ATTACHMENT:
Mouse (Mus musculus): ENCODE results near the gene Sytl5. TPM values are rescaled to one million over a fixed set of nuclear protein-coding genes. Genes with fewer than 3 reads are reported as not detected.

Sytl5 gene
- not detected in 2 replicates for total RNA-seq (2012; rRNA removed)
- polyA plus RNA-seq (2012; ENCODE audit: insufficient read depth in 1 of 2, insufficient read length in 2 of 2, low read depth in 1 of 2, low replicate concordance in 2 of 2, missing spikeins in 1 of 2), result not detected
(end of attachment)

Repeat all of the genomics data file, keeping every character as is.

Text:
Mouse (Mus musculus): ENCODE results near the gene Sytl5. TPM values are rescaled to one million over a fixed set of nuclear protein-coding genes. Genes with fewer than 3 reads are reported as not detected.

Sytl5 gene
- not detected in 2 replicates for total RNA-seq (2012; rRNA removed)
- polyA plus RNA-seq (2012; ENCODE audit: insufficient read depth in 1 of 2, insufficient read length in 2 of 2, low read depth in 1 of 2, low replicate concordance in 2 of 2, missing spikeins in 1 of 2), result not detected